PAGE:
Remember Theranos, the company that blew up last year for deceiving investors about the accuracy of their blood testing equipment? Theranos claimed to have developed unique technology that simultaneously miniaturized and improved the speed of blood testing, and investors bought it. When asked about the science, they said they had it and would release it, but never did. Eventually, it became clear that their devices did not actually work as intended (they were inaccurate), and that they had actively deceived the public.
I mention this as an admonition about “public” medical devices—devices developed for and marketed to the public, rather than hospitals and doctors—and the inherent risks they carry. Such devices are often heralded as “game-changers” and marketed as being direct-to-consumer to avoid the stuffy, slow-to-change atmosphere of the medical establishment, but the reality is that it’s this same stuffy atmosphere that protects consumers from devices (and tests, medicines, etc.) that don’t work or aren’t as effective as advertised. If Theranos had attempted to enter the medical sector, it’s likely their ineffective tests would have been detected far sooner or even before it entered the market!
Enter the Nima Sensor
Today, I saw an article about a new device called the “Nima Sensor”, which is a handheld assay that tests foods for gluten. Their pitch is that now people who have celiac disease or are “non-celiac gluten sensitive” (a dubious diagnosis without any formal means of testing and without much evidence to back it) can easily test the foods they eat at home or at restaurants for gluten and have a result in just a few minutes, thereby giving them confidence that their food is truly gluten-free.
Now, I have a few problems with this concept. First, because they’re sidestepping the medical establishment, I have doubts it’ll actually reach the hands of people who could actually benefit from it. Instead of celiacs being able to get the device covered by insurance due to their diagnosis (and otherwise being restricted), it’s open to the public so anyone can purchase it regardless of documented medical need if they have enough money. Consequent to this, it will likely not be seen as a medical device that should be accommodated politely, but rather as another frustration that restaurant staff must deal with from wealthy customers.
In line with this, I also have questions about the sensitivity and specificity of the test, neither of which are mentioned on the website (nor in any peer-reviewed journal). They claim they can detect gluten above 5 parts per million, but with what frequency are these true positives? How often are they false negatives? We have no idea! The only “evidence” they provide is a blog post where they compare results from a Nima Sensor to a more commonly used assay, the Ridascreen(c) Gliadin assay. They claim to be working on third-party validation, but I’ll remain skeptical of such claims until some results materialize; again, if this were an approved medical device, the third-party validation would be a requirement before sales, not an option to be pursued down the line.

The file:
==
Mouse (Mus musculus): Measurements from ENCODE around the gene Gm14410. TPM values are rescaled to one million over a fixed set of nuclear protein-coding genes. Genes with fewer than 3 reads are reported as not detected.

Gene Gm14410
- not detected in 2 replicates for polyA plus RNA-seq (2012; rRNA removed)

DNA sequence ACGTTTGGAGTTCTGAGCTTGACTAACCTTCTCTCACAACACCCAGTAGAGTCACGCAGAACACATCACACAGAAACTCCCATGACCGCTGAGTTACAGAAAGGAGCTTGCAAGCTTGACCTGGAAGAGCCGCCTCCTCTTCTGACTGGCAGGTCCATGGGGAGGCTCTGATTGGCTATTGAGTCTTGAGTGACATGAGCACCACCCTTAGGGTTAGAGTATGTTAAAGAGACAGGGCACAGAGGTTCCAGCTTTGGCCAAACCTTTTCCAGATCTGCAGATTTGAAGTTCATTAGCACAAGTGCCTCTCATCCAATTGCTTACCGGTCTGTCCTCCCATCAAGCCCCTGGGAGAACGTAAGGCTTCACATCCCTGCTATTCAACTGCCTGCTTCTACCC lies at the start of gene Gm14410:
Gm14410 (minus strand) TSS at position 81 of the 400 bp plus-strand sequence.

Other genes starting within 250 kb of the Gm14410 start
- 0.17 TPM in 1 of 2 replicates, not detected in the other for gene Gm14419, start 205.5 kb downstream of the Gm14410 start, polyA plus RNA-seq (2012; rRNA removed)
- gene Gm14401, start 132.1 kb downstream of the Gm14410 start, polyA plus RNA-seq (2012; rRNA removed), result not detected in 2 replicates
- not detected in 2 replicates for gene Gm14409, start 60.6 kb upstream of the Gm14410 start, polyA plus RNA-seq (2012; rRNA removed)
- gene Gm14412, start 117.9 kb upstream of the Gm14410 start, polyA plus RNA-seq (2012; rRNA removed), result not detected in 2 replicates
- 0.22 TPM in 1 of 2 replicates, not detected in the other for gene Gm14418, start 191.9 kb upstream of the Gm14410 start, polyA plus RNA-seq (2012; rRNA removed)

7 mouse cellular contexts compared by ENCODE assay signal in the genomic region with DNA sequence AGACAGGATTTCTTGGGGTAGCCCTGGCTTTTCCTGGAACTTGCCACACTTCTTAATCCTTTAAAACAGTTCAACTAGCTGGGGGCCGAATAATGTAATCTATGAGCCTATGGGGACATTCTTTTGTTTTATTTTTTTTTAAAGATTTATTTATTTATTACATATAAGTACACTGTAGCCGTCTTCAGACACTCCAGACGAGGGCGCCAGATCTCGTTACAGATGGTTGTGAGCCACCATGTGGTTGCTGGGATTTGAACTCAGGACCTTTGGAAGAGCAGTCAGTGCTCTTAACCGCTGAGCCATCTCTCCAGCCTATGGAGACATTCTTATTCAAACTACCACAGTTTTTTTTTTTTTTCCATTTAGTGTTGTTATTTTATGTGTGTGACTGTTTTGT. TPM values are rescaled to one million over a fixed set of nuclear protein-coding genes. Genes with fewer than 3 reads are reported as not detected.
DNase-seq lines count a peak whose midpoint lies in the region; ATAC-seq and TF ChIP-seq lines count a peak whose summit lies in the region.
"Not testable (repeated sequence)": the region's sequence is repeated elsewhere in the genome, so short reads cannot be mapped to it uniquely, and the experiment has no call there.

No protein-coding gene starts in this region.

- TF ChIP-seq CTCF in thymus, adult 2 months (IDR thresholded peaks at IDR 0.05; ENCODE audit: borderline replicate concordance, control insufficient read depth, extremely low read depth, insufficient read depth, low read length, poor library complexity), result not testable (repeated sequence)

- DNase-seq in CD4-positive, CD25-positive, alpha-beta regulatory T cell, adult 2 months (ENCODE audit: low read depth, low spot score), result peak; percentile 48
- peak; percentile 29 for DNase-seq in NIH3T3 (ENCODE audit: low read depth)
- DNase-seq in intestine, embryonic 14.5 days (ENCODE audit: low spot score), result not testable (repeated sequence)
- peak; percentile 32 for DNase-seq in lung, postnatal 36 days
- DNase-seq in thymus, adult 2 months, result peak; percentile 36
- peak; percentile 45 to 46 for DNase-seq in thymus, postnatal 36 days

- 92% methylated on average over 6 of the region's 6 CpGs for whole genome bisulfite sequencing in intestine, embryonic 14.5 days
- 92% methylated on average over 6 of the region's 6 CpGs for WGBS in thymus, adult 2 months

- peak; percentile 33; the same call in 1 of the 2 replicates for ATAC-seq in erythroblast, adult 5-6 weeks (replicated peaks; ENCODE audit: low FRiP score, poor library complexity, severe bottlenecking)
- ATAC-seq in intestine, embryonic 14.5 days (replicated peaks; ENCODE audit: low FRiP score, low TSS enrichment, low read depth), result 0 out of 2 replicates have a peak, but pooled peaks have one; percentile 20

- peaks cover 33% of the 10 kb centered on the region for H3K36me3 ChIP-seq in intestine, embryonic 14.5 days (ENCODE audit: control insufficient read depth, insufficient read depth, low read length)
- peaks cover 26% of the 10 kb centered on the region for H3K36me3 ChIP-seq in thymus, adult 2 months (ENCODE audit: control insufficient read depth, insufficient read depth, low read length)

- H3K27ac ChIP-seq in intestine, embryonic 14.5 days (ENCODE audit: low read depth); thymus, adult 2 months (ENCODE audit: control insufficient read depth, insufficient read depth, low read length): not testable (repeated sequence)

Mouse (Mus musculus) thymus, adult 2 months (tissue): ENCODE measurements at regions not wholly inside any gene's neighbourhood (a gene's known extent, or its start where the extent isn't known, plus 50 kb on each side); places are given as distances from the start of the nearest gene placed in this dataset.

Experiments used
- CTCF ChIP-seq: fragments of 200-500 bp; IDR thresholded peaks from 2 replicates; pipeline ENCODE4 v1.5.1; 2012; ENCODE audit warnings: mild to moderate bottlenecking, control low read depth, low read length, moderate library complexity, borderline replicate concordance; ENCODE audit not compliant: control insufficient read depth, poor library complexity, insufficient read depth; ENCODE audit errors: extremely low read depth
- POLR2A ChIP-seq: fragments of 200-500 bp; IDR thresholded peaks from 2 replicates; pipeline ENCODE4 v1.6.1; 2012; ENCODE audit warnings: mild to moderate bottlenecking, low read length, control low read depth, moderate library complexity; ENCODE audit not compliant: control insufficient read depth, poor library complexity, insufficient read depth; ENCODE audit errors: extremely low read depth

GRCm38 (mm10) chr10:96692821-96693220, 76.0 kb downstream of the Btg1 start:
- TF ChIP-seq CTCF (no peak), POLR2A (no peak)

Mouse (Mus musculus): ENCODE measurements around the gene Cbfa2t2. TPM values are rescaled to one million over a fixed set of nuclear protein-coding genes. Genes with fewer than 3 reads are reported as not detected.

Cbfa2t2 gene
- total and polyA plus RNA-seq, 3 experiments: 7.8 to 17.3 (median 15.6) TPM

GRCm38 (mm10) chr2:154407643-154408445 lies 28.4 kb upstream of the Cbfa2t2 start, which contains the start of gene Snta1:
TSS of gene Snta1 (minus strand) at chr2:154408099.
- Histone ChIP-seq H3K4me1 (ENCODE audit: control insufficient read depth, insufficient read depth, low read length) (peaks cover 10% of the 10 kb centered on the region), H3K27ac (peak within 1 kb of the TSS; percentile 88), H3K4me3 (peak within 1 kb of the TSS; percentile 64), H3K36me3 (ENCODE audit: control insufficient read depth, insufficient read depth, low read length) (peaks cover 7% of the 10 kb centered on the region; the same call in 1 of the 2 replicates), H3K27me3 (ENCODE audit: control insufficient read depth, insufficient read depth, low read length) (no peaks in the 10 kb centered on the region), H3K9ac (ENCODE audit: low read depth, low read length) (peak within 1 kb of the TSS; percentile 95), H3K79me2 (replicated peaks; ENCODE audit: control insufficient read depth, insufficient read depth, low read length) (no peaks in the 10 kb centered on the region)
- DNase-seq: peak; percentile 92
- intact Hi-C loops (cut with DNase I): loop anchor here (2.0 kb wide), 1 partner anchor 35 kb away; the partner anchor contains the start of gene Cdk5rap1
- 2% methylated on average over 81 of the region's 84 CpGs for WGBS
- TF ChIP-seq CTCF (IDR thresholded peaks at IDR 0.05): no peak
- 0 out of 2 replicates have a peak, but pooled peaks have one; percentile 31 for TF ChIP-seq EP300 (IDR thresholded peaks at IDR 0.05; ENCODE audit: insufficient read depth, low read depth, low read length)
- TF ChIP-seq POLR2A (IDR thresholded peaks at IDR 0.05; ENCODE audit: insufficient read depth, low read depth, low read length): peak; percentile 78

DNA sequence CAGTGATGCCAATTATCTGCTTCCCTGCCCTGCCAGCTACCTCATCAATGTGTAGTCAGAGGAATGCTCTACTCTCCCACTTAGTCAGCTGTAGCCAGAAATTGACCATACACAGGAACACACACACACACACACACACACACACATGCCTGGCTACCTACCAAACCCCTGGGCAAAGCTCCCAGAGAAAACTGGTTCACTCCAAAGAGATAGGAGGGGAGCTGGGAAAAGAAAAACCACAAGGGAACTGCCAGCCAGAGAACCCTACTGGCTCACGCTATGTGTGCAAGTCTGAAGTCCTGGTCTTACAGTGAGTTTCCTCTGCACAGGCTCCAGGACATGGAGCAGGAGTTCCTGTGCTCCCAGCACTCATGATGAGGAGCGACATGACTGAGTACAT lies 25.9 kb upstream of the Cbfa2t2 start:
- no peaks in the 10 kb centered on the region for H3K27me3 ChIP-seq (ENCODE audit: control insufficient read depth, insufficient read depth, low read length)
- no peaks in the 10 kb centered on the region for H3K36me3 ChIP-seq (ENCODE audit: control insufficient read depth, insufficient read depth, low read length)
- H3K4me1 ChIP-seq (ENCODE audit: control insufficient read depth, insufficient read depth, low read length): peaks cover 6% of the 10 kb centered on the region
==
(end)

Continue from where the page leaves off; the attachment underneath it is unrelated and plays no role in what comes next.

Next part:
Beyond these questions, there’s also the question of the overall reliability of gluten assays in general, which are known to require correction based on the food in question. Basically, these assays test for the presence of either glutenin or gliadin, but these fragments can vary depending on the source of gluten (and even the variety of wheat). The assays also have different affinities for these different particles so they must be corrected to ensure they don’t over-report the presence of gluten (which can skew upwards of 4-10x higher if not corrected). One report comparing the different assays concluded that while they could reliably detect gluten in simple baked goods (e.g., products where the ingredients are few and well-known), “the current data indicate that further work is needed to determine their suitability for processed foods and complex matrixes [sic].” Complex matrices are exactly what will be most frequently tested, and the consumer has no way of correcting (or even knowing how to correct) the results so they’re accurate.
Public Devices Sidestep Peer-Review—But They Shouldn’t
Overall, the trend I see with medical devices and tests marketed to the public is that they are A) expensive; B) unvalidated; and C) tight-lipped on scientific data. They always provide enough information to assuage a casual reader, but never provide the actual data that would allow a scientifically versed individual to assess the quality or accuracy of the device and/or test.
Why is this? We can’t be certain, but I would guess that these companies are really more interested in making a profit than providing a necessary good or service. If Nima was confident in their product, they would take the steps to classify their product as a medical device, get it FDA-approved, and allow diagnosed celiacs to get it covered through their insurance. Instead, they have a bunch of lines in their help database about how they might pursue such classification in the future, but haven’t yet. Probably they realized there’s more money and less regulatory tape in the public sphere, and so they took a shortcut. Could Nima convince me otherwise by releasing better data, getting third-party validation, and going through the steps to qualify their product for insurance? Sure. But I’m not going to hold my breath.
In the end, this isn’t a post just about Nima; it’s about the countless pseudomedical and pseudoscientific products out there. If a device or test claims to do something that normally you would have to go to the doctor to do—and says it’ll do it better, faster, or more cheaply—you should be skeptical. Really, you should be skeptical in general because these products don’t have a good track record, no matter how often they claim to revolutionize the industry.